How do you prepare for a day’s writing? It seems there are as many ways as there are writers. Where, what and how you write makes a difference. When I worked at newspapers, I didn’t have much time for messing around. Deadlines loomed, and the guy in the next cubicle was concentrating on his own writing. I’d lay out my notes around the keyboard, type a heading, and then go to the bathroom.
Wait, what? Go to the bathroom? Yes, for two reasons. I didn’t want to have to run to the ladies’ room once I got rolling, and I needed a minute to organize my thoughts. Often my opening lines came to me in that three-minute trip.
It doesn’t have to be the bathroom. One could go down the hall for coffee, or, if working at home, do what I just did and put away some stray clothes and start getting dressed. I was putting on my pants when I decided what to write about. Some people do yoga, some pray, some knit, some go for a walk. It doesn’t matter what you do to prepare to write, but your brain has to be free to think. No media, no talking, no texting. I have closed my Internet connections, opened a fresh screen on my computer, and placed hot tea on the warmer beside me. I’m ready.
I don’t have a deadline today, but that doesn’t mean I don’t need to write. I have plenty of half-finished projects and lots of notes scribbled on scratch paper that I can expand into stories or poems. I can always outline a new article or a query to get myself an assignment.
Writing muscles need regular workouts. You’ve all heard the advice to “write every day.” Actually it doesn’t have to be every day. Maybe you’re a Monday, Wednesday, Friday kind of writer or just weekends. That’s okay. Set a schedule and stick to it, whether you do it before work, while the kids are at school, or when everyone else is asleep. People rarely understand when you say “I have to work” or “I have to write.” Do it anyway.
Like an athlete, a writer needs to warm up. Creativity gurus Julia Cameron, Natalie Goldberg and others recommend “morning pages.” Just write whatever’s in your head. Don’t worry about whether it’s beautiful or correct or publishable. If you can’t think of anything, you can even fill a page with “I can’t think of anything to write.” But honestly, there’s always something. Write about what’s bothering you. Write about something you read or saw on TV. Describe something that happened to you yesterday.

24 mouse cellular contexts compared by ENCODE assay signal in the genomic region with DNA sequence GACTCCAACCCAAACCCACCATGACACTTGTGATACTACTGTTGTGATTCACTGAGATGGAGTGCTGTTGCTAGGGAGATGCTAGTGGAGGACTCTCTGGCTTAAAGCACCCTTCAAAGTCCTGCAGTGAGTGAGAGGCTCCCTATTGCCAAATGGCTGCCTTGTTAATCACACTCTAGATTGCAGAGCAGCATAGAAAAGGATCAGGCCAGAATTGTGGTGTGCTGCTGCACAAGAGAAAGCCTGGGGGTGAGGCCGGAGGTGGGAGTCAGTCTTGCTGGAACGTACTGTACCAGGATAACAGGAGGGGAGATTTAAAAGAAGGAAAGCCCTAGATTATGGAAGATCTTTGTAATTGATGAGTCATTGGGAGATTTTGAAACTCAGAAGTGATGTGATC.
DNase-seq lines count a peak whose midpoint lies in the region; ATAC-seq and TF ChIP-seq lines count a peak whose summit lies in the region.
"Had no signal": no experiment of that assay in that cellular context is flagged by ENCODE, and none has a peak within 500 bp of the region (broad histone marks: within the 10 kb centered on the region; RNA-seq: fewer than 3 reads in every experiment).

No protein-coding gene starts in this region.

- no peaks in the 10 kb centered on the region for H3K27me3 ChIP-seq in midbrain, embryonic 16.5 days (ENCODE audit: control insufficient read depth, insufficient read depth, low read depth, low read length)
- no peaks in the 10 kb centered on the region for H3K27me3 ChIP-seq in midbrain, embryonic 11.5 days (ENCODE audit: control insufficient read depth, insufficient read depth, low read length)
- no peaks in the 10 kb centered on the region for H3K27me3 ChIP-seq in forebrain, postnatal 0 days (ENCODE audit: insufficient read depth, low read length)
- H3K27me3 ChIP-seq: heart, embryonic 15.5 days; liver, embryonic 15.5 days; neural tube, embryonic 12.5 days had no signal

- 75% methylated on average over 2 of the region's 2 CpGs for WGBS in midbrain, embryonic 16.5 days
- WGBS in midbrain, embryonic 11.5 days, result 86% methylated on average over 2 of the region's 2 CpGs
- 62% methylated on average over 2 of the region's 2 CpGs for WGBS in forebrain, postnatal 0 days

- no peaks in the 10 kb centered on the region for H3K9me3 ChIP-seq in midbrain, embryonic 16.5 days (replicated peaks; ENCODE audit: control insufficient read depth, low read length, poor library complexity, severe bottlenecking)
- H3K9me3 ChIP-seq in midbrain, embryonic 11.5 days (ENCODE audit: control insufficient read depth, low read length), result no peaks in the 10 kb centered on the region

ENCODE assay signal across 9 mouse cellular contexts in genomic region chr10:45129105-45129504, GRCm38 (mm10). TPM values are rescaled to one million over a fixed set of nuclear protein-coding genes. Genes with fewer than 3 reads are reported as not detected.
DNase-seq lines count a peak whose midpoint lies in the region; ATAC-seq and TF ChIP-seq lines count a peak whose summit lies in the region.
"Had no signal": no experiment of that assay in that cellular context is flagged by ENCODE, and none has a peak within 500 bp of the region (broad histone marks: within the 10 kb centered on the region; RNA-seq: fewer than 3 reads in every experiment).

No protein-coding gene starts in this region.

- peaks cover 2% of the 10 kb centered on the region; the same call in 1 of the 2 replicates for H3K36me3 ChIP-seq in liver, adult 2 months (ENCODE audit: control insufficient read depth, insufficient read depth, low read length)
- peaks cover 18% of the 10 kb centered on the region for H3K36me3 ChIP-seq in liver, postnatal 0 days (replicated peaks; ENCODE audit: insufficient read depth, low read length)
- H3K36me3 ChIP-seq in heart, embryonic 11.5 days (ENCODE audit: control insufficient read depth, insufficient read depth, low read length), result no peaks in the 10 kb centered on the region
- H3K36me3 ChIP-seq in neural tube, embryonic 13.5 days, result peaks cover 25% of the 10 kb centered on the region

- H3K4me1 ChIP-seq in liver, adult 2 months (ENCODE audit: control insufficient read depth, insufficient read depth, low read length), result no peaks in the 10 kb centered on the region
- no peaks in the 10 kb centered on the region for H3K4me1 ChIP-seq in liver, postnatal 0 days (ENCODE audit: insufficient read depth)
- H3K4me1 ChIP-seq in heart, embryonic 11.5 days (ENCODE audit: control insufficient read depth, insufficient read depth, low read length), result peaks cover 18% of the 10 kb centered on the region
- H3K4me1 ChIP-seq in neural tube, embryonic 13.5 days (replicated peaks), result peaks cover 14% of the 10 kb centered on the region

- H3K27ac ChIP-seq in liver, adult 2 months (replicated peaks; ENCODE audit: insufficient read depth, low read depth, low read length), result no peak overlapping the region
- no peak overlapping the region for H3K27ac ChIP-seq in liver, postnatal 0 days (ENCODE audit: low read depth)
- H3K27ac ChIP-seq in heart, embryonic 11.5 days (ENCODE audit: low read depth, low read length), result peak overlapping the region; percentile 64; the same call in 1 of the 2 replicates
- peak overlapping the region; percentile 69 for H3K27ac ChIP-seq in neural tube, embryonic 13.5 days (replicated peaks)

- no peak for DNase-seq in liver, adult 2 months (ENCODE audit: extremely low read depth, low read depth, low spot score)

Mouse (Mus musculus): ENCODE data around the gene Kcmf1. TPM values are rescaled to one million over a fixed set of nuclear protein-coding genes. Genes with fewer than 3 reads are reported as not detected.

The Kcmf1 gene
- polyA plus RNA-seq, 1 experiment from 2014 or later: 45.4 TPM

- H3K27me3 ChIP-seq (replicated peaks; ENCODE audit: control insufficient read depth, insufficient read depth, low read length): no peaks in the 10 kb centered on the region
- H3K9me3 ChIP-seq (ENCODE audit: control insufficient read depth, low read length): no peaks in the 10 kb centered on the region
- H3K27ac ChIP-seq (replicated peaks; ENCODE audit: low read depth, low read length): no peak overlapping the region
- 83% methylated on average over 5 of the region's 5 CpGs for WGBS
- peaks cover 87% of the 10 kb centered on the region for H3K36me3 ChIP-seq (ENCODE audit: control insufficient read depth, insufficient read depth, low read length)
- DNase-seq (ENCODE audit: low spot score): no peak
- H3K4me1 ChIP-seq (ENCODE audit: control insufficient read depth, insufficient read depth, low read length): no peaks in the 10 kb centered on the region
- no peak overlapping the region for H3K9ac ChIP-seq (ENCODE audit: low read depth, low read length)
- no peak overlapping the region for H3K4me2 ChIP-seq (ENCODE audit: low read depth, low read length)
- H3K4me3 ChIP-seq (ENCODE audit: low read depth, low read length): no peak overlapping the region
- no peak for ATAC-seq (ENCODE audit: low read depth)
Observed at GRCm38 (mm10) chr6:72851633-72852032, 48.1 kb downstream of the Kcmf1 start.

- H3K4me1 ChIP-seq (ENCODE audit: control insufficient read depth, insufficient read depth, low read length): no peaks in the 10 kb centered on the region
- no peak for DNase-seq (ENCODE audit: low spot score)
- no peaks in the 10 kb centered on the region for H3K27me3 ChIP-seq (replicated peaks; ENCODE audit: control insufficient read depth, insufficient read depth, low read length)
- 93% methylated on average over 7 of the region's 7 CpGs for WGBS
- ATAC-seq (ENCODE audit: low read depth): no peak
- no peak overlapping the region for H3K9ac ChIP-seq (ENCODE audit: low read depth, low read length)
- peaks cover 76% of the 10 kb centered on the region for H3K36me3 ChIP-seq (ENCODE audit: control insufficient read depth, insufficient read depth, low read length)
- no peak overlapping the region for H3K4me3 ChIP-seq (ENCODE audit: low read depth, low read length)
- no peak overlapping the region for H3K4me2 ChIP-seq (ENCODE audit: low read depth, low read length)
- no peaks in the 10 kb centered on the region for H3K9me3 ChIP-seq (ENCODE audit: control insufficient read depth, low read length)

One exercise I’ve been doing this week came from Poets & Writers’ series of prompts. They credit this one to poet Linda Gregg. Every day for a week, you briefly describe six things you see each day. They can be absolutely ordinary things to which you usually don’t pay attention. At the end of the week, pick two of those things and write a poem about them. I have been amazed at how many things there are to notice in my house, especially my living room. I can already see that I’m going to write about more than two and it won’t necessarily be poetry. There are essays, articles and short stories in those things I’m seeing, things like the flute I never play, the tambourine I bought in Portugal, the stained carpet, or the dog sleeping on her smelly blanket on the floor.
I’m never going to run out of things to list. If I exhaust one room or even my whole house, I’ll simply change location. Meanwhile, having filled several pages of my journal, I’m warmed up and ready to tackle the day’s writing project. As soon as I go to the bathroom.
Get comfortable and get started. Write.
I never heard so much poetry in one gulp as I heard last weekend at the third annual Northwest Poets’ Concord in beautiful Newport, Oregon. Approximately one hundred poets gathered to read their poems, write new ones, share techniques and sell books. I came home with drafts of several promising poems, some new books and some new ideas about this business of being a poet.
We all know, or should know, that you can’t make a living writing poetry. Only a few literary magazines and journals pay actual money for poems. Most pay in copies of the publication. You can make some money winning contests, but most charge entry fees, so if you don’t win, you’re actually losing money.
If we can’t make money writing poetry, why write it? Because it communicates in ways that nothing else can. It crystalizes experiences, ideas and events into word jewels that can be savored in one sitting and collected in book form like strings of precious beads. The average American probably doesn’t read much poetry, but it’s out there to be enjoyed.
There’s no reason you can’t write poetry while writing other things for money.
A world of resources exists for poets. Let me just give you a few today.
Poets and Writers magazine and website, http://www.pw.org. Poets and Writers offers tons of listings for contests and places to get published, along with lots of great information and an online forum to keep in touch with other writers.
The Poetic Asides blog, http://www.blog.writersdigest.com/poeticasides. Robert Lee Brewer, editor of Writer’s Market and its sister Poet’s Market, blogs here about poetry, offering interviews and information, weekly prompts and bi-annual poem-a-day contests.
Poetry.org, resources for poets, http://www.poetry.org
Poems.com, a new poem to read every day, http://www.poems.com